I am a Mischievous Christian.


*John 17:22-23 TNIV

SpecialAgentLira SpecialAgentLira 26-30, F 7 Responses Sep 5, 2008

Your Response


Oh, my gosh, this is so amazing. I can totally relate to everything. Finally someone put into words what I could not! :D Thank you sooooo so so much!

Thank you for this. I am new on EP and wanted to some find some fellow followers of Jesus (not necessarily "Christians," many of whom seem to follow someone else entirely!).

Me too, thanks for sharing this :-)

When I saw your post, which I loved I thought of this post I read in November by Joel Kontinen<br />
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Christianity, the “Mischievous Superstition” that Conquered the World <br />
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The Roman historian Cornelius Tacitus (AD 56 – ca. AD 117) was definitely no fan of Christianity. In his Annales he described “a most mischievous superstition” that had spread from Judea all the way to Rome: <br />
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“Consequently, to get rid of the report, Nero fastened the guilt and inflicted the most exquisite tortures on a class hated for their abominations, called Christians by the populace. Christus, from whom the name had its origin, suffered the extreme penalty during the reign of Tiberius at the hands of one of our procurators, Pontius Pilatus, and a most mischievous superstition, thus checked for the moment, again broke out not only in Judæa, the first source of the evil, but even in Rome, where all things hideous and shameful from every part of the world find their centre and become popular.” <br />
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Tacitus was referring to a fire that burnt much of Rome in AD 64. His characterisation of Christianity – abominations, a mischievous superstition, source of the evil, hideous and shameful –shows the bias many people have had in a faith that is unlike all other faiths. <br />
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Predicting the manner of His death, Jesus had said, “And I, if I am lifted up from the earth, will draw all peoples to Myself.” (John 12:32). The gospel has indeed spread among most people groups, but the Great Commission of taking the message of the Cross to the ends of the earth has not yet been completed. <br />
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Writing a decade or so before Tacitus, the apostle Paul explained what the non-Christian world thought of the gospel: “For Jews request a sign, and Greeks seek after wisdom; but we preach Christ crucified, to the Jews a stumbling block and to the Greeksfoolishness, but to those who are called, both Jews and Greeks, Christ the power of God and the wisdom of God.” (1 Corinthians 1: 22-24). <br />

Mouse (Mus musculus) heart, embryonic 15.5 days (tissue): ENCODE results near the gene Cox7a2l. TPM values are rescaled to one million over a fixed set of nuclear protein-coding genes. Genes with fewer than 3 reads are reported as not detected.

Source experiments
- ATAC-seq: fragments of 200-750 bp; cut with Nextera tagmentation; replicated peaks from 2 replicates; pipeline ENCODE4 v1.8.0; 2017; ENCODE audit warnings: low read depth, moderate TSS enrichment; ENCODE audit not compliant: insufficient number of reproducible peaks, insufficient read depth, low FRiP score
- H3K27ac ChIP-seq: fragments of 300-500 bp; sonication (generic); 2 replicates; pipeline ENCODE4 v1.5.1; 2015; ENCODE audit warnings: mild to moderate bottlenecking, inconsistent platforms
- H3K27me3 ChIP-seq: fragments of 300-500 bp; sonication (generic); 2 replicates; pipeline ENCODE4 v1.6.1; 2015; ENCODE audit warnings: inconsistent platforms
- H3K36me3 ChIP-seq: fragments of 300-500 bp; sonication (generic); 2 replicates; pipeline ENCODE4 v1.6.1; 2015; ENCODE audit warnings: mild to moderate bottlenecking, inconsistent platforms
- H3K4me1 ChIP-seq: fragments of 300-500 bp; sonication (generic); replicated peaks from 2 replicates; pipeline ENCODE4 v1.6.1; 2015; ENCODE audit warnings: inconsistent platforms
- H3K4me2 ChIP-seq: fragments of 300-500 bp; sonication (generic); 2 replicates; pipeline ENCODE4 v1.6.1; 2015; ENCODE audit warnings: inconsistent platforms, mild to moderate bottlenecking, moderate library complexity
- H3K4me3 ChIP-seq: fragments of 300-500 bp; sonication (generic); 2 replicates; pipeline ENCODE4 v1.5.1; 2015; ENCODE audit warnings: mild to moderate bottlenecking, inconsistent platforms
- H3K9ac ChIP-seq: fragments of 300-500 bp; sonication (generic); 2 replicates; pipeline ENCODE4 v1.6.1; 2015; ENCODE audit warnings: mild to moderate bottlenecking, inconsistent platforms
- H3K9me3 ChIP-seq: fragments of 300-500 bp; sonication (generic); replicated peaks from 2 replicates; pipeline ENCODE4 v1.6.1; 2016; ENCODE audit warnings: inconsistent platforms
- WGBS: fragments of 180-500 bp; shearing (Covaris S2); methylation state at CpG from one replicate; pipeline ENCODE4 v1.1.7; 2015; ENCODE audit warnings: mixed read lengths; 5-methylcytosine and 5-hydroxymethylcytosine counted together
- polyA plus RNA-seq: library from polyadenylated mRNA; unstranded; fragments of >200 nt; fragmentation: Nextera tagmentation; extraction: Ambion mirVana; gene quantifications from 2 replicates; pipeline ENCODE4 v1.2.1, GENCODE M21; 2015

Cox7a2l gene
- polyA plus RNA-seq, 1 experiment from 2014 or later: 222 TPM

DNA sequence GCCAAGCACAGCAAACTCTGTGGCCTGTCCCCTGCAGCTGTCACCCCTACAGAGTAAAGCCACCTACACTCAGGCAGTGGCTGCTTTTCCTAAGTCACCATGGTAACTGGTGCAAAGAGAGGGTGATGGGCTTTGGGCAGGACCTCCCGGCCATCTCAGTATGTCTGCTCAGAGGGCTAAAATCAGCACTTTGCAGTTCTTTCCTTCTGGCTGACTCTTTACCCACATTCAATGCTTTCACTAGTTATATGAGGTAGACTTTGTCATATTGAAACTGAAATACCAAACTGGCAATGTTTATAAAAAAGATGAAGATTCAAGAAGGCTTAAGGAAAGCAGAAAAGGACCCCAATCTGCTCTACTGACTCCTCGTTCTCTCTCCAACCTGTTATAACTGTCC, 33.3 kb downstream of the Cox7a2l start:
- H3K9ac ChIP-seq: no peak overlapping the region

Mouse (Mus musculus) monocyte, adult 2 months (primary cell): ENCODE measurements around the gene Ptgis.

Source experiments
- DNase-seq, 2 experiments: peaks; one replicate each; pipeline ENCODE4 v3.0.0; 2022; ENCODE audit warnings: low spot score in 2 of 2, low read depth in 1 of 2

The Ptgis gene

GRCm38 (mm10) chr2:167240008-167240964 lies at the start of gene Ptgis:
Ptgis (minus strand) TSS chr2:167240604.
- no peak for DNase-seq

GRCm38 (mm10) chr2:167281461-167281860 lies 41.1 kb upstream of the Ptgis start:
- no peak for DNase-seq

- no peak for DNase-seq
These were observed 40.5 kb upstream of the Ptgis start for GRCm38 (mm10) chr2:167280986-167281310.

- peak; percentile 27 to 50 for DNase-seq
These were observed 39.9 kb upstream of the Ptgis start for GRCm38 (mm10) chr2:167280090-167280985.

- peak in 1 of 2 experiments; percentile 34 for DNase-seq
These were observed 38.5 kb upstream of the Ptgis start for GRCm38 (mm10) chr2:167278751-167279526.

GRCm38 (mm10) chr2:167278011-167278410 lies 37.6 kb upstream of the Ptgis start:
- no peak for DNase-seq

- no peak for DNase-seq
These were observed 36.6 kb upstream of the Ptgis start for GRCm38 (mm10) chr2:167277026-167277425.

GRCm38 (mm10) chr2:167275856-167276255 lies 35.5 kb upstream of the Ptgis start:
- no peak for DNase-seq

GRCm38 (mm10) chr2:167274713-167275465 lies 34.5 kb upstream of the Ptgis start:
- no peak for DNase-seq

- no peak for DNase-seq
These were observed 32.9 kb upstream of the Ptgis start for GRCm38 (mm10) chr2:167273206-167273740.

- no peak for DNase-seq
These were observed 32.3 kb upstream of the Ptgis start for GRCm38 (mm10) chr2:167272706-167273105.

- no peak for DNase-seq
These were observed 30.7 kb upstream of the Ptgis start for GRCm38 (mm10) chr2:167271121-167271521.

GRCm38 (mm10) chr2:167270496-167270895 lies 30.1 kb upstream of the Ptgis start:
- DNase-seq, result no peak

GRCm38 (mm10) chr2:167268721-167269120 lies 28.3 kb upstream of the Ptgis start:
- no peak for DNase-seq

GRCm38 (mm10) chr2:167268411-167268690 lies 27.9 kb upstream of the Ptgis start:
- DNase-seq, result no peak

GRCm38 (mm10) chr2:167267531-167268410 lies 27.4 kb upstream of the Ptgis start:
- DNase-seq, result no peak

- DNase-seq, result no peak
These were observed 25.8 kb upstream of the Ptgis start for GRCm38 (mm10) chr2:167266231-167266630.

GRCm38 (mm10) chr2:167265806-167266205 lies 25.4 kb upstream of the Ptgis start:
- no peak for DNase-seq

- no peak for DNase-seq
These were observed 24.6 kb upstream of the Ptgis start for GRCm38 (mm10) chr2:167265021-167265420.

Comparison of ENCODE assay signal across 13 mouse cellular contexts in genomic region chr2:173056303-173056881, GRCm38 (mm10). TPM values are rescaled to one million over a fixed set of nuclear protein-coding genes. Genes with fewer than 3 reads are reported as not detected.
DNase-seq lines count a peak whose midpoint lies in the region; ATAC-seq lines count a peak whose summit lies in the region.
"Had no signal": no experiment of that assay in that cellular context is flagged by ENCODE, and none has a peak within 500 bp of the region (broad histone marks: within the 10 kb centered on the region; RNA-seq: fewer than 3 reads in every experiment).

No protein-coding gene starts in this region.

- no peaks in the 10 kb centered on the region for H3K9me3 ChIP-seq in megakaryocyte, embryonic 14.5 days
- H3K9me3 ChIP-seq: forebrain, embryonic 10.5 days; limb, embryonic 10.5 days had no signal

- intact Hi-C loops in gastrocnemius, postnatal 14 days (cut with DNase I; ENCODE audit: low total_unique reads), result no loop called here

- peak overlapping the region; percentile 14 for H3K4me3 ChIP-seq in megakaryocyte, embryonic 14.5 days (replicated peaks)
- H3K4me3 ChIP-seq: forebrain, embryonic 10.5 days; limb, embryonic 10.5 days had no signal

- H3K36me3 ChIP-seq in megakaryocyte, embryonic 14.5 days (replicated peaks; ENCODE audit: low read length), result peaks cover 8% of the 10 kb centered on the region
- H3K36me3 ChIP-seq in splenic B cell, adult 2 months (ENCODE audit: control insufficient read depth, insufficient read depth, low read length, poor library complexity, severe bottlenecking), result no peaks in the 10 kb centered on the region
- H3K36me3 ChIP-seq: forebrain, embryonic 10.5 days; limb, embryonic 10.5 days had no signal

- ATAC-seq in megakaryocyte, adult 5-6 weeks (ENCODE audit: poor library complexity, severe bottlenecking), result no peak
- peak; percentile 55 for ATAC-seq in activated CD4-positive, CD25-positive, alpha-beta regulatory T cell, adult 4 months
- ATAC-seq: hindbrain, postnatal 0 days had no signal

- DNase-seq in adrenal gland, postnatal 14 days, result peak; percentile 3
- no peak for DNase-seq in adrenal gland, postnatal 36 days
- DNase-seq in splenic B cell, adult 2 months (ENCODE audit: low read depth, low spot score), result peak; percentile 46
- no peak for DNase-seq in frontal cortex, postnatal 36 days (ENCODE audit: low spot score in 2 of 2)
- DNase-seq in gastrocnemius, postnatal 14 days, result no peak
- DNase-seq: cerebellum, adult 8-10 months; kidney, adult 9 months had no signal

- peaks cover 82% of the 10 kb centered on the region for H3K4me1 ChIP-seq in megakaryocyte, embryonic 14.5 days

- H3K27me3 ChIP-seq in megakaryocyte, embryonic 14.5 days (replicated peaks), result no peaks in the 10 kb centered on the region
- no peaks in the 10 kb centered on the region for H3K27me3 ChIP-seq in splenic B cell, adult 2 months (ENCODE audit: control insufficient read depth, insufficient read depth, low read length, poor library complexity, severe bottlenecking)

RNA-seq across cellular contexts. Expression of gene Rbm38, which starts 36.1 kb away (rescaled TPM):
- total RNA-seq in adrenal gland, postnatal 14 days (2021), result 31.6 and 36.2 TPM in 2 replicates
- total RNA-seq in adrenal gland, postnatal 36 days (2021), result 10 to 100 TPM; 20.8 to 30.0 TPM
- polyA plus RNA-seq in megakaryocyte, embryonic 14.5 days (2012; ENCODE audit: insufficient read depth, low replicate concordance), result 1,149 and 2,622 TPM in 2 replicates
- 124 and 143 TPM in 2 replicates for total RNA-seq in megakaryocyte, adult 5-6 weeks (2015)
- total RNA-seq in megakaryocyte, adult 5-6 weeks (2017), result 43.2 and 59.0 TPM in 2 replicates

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The only way of testing the veracity of the claims of the gospel is by believing it. As Jesus said: “If you abide in My word, you are My disciples indeed. And you shall know the truth, and the truth shall make you free.” (John 8:31). <br />
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Far from being a mischievous superstition, Christianity is in reality a radical way – the only way humans can have access to the God who has revealed Himself in the Bible. <br />
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sc<x>ripture taken from the New King James Version. Copyright © 1982 by Thomas Nelson, Inc. Used by permission. All rights reserved.

Brilliant. <br />
He that is born of the flesh persecutes he that is born of the spirit.<br />
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Simply put...The carnal man persecutes the spirituial man.

Thank you for the virtual gift. Also, I LOVE this story. Thank you for writing it. I am sure many of us can relate to it.

Wow, if you had a church I'd go there. I agree completely. I think when you look at the words and works of Christ and his band of brothers and sisters they are, in many instances, completely out of step with what modern 'Christian' institutions are doing.<br />
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I can't imagine it, but hardly. This best example of all men, incarnate God, who went around his homeland and spent the majority of his time railing against the conservative, lifeless, religious establishments of His day, is now chiefly followed by those same types.<br />
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I take great joy in reading the words of Christ and then I look out into the world and see the pharisaical nonsense that grips most of His followers and wonder: 'Why do they bother?' They drive more people away than they take under their wing. It's a sad state. I love your words! Fight the good fight, I'm there with you; maybe we can chase some money changers from the temple!